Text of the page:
1. This is a petition under Article 226 of the Constitution of India and is directed against the order of the Deputy Excise and Taxation Commissioner (Appeals), Ambala City, whereby the sale of moong dal amounting to Rs. 2,92,000 was assessed to sales tax at the rate of 5 naye paise under the second proviso to Section 5(2)(a)(ii) of the Punjab General Sales Tax Act, 1948. The sale in question was before the amendment of the form of the registration certificate.
2. The petitioner is a manufacturer of moong dal. On the strength of their registration certificate they purchased moong and then converted it into dal for purposes of sale. The petitioner sent the dal to Delhi and sold it through a commission agent. The Assessing Authority came to the conclusion that the transaction whereby the goods were despatched on consignment basis, did not constitute a sale as there was no transfer of property in the goods. On this basis it was concluded that the transfer of goods has not been in accordance with the registration certificate. For this reason the purchase of moong amounting to Rs. 2,92,000 was brought to tax as already stated. It may be mentioned that the authorities proceeded to take this view on the basis of the decision of Shamsher Bahadur, J., in Amur Hosiery Works (Regd.) v. The State of Punjab Civil Writ No. 157.9 of 1962 decided on 8th March; 1963. The view the learned Judge took was not shared by Harbans Singh, J. (as he then was) for in Amar Hosiery Works v. The State of Punjab  14 S.T.C. 634, the learned Judge took a diametrically opposite view. It may be mentioned that the case which came before Harbans Singh, J., was also of the same firm, namely, Amar Hosiery Works (Regd.), Ludhiana. The view which Harbans Singh, J., took was also shared by me in Tulsi Ram Sud v. The Excise and Taxation Commissioner, Punjab  14 S.T.C. 526. It is significant that the judgment of Shamsher Bahadur, J., was not brought to my notice or to the notice of Harbans Singh, J. (as he then was). As there was a conflict of opinion on this matter, this petition was admitted forthwith to a Division Bench.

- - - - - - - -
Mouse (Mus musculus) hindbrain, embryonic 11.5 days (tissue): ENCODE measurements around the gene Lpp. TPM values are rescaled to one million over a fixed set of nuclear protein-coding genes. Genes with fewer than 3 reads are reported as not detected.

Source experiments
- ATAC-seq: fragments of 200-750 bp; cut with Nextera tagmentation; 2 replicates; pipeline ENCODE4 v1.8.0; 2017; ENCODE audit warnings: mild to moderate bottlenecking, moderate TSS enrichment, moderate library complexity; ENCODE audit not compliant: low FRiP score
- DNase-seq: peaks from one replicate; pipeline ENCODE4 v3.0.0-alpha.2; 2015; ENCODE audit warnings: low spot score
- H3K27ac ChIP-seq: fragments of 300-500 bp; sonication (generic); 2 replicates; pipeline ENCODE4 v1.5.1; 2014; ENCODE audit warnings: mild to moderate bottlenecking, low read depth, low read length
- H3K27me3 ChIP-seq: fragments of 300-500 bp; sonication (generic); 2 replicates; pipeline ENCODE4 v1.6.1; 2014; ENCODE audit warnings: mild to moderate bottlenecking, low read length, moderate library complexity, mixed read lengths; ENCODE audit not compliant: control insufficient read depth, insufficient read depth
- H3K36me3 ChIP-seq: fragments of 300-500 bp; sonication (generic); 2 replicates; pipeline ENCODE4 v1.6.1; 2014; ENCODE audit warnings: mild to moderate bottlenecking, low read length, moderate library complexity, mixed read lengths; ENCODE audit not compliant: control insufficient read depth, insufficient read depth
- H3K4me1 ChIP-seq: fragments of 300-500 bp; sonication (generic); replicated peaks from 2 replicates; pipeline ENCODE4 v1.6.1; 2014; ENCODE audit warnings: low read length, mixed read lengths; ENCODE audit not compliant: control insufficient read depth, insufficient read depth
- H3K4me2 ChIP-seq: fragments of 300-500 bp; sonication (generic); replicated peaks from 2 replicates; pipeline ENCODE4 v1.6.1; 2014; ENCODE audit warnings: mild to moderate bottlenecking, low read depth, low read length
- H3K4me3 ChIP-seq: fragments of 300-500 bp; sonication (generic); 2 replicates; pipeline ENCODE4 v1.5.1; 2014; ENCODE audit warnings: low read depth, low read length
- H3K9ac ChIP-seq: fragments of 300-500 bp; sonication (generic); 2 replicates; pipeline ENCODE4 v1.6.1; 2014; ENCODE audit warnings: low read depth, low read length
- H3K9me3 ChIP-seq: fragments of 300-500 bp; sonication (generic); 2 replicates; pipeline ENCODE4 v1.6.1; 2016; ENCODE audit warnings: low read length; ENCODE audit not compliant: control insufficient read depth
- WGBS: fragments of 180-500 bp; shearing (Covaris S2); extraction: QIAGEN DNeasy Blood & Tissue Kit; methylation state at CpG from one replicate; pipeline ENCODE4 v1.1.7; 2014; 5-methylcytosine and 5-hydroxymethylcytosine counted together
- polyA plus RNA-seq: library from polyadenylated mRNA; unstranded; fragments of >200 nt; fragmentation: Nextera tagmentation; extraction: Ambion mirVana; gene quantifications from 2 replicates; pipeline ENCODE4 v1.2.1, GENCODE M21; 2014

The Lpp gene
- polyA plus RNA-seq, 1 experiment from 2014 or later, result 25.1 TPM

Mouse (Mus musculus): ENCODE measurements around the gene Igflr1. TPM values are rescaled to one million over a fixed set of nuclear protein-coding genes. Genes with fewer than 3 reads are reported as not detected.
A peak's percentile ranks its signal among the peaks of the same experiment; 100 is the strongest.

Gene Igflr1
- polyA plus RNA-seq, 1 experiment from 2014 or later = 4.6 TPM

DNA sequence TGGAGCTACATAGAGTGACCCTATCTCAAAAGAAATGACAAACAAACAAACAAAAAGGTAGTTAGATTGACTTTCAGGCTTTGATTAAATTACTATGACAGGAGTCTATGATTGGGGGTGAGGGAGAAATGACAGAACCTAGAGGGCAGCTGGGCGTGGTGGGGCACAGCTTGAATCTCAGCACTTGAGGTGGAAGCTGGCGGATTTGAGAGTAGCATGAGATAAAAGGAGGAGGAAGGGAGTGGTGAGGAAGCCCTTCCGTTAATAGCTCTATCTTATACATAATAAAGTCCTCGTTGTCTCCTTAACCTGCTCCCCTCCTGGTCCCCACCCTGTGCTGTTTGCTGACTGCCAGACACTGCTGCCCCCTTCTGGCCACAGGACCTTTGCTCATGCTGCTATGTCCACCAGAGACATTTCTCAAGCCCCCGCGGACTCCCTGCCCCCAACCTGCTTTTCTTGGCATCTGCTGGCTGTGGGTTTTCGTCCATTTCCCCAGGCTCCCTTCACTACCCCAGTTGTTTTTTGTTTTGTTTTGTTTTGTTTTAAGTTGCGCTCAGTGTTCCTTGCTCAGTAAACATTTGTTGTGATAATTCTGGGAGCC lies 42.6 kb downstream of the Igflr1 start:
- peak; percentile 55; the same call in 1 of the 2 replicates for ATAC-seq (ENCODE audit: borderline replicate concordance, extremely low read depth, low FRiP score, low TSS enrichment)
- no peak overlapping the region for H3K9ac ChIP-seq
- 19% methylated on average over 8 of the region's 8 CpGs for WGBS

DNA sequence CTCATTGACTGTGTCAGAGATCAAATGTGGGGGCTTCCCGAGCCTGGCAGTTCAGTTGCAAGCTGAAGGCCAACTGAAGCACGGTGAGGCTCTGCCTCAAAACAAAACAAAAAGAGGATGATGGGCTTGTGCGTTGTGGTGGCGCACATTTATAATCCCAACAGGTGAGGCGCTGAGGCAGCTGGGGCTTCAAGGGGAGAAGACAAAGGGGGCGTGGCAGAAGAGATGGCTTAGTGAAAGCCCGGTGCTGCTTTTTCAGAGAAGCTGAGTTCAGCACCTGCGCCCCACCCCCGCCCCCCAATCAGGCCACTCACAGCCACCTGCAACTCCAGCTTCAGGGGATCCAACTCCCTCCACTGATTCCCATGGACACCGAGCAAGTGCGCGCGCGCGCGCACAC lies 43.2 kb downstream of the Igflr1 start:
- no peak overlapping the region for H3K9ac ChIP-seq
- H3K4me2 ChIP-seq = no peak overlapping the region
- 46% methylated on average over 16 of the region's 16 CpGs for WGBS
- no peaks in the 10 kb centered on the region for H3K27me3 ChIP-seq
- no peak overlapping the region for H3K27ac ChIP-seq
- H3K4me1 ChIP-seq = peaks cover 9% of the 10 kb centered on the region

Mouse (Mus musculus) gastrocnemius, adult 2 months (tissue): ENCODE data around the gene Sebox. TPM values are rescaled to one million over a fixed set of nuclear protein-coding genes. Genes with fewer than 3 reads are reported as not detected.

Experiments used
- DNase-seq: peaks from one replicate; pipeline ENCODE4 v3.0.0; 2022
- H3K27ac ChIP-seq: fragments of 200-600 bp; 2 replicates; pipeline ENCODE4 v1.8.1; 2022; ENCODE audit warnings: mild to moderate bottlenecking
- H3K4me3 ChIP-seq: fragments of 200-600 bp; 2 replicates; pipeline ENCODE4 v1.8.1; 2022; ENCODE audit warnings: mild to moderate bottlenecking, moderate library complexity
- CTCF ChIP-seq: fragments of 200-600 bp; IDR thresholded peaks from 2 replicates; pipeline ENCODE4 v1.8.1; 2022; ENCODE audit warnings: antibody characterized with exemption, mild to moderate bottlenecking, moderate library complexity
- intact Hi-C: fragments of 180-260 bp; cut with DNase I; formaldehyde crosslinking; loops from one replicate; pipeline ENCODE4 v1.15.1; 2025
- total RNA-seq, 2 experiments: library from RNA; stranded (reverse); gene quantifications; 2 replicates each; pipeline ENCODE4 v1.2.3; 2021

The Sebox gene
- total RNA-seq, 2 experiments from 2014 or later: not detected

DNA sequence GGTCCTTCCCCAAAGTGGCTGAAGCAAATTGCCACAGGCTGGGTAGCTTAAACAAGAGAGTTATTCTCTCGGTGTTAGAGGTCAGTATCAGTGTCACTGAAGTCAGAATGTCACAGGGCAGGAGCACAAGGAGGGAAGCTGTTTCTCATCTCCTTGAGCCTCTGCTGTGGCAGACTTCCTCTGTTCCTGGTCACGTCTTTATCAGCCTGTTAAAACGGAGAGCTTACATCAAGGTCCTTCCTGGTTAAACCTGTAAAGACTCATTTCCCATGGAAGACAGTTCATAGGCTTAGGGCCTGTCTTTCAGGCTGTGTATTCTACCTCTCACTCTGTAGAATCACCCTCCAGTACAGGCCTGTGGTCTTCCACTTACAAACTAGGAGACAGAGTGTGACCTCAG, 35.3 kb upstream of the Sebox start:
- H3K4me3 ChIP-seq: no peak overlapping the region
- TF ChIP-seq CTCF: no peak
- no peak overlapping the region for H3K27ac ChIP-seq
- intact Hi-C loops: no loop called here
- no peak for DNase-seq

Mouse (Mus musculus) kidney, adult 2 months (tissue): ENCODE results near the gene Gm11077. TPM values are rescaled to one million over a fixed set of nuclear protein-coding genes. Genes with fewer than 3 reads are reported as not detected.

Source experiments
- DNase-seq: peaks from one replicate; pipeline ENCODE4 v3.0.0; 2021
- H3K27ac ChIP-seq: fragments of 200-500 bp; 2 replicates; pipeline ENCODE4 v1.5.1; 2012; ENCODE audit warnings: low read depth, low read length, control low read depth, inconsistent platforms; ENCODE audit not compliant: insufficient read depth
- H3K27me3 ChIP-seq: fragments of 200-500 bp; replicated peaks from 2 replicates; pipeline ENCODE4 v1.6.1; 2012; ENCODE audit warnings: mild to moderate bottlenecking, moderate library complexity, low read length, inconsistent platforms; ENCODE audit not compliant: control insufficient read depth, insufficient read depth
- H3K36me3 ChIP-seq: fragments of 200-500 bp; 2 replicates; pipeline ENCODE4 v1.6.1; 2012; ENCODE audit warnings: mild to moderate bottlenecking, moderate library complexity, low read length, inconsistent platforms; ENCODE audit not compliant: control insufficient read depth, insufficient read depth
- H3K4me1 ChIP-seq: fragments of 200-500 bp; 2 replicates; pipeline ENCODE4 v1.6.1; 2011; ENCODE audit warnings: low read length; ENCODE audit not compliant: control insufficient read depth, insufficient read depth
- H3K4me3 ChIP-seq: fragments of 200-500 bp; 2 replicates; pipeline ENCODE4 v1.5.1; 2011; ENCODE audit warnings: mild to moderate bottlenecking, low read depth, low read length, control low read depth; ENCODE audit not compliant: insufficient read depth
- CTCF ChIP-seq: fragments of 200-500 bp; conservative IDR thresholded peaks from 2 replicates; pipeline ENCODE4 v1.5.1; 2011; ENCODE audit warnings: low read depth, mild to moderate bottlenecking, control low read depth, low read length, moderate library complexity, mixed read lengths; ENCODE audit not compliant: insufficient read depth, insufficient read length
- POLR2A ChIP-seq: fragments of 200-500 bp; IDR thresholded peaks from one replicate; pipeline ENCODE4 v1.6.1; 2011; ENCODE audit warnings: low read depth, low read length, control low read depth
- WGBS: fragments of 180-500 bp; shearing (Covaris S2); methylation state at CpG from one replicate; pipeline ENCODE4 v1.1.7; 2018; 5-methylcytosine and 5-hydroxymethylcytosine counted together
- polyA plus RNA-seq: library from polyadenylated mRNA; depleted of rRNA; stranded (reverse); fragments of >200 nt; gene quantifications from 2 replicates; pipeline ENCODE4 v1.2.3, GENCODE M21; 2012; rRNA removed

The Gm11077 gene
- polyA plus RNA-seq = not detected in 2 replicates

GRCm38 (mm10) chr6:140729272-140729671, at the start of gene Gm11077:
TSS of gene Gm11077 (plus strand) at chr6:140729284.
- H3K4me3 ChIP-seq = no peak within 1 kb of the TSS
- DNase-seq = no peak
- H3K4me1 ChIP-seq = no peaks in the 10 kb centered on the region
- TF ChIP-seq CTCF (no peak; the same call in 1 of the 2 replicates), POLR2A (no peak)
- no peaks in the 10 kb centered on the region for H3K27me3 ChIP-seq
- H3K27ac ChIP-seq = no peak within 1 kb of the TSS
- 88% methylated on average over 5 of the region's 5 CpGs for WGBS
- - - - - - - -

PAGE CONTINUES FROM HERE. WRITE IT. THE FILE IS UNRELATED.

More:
3. We have gone through the judgment of Shamsher Bahadur, J., and also the judgments which took the opposite view and, in our opinion, the view taken in the other two decisions is the correct view. It is not necessary to restate the reasons because they are amply given in both these decisions. Mr. Dewan realised the force of this contention and urged a totally different argument.
4. His contention was that the goods were not sold at all. In fact, he maintains that there is no proof that the goods were sold. According to him, the goods were sent by the assessee to Delhi, he himself being the consignee. It is not known what happened to the goods thereafter. This contention is wholly unfounded. In paragraph 5 of the petition, the petitioner stated that 'the goods were sent on consignment basis after manufacture in Punjab for sale outside the State of Punjab through commission agents.' In reply to this allegation in paragraph 5 of the return it is stated that 'the Assessing Authority rightly disallowed the deductions claimed by the petitioner-firm in respect of the sales made by it, on the basis of the judgment dated 8th March, 1963, of the Honourable High Court in the case of Messrs Amar Hosiery Works, Ludhiana v. The State of Punjab Civil Writ No. 1579 of 1962 decided on 8th March, 1963.' It is, therefore, clear that in the return it was admitted that the goods had been sold.
5. The matter does not rest here. In the order of the, Assessing Authority it is clearly stated that:
The dealer has proof of consignment basis sales for Rs. 3,24,738.05 which has been placed on the file. Out of these, goods worth Rs. 2,88,670.06 were purchased on the strength of Punjab Registration Certificate and the balance goods worth Rs. 36,067.99 were imported goods.
6. In the order of the Appellate Authority, it is stated that:
In the present case, the goods were sent on consignment basis to places outside the State of Punjab for sale. The despatch of goods on consignment basis does not constitute sale because there is no transfer of property in goods for a valuable consideration.
7. It is, therefore, clear that all through the stand taken was that the despatch of goods on consignment basis for sale does not amount to sale. We have already held that the correct view is that sale of goods on consignment basis does amount to a sale and the view taken by me and Harbans Singh, J. (as he then was) is the correct view.
8. For the reasons recorded above, we allow this petition and quash the orders, annexures A and B. In case the petitioner has deposited the amount of tax, it may be refunded to him. There will be no order as to costs.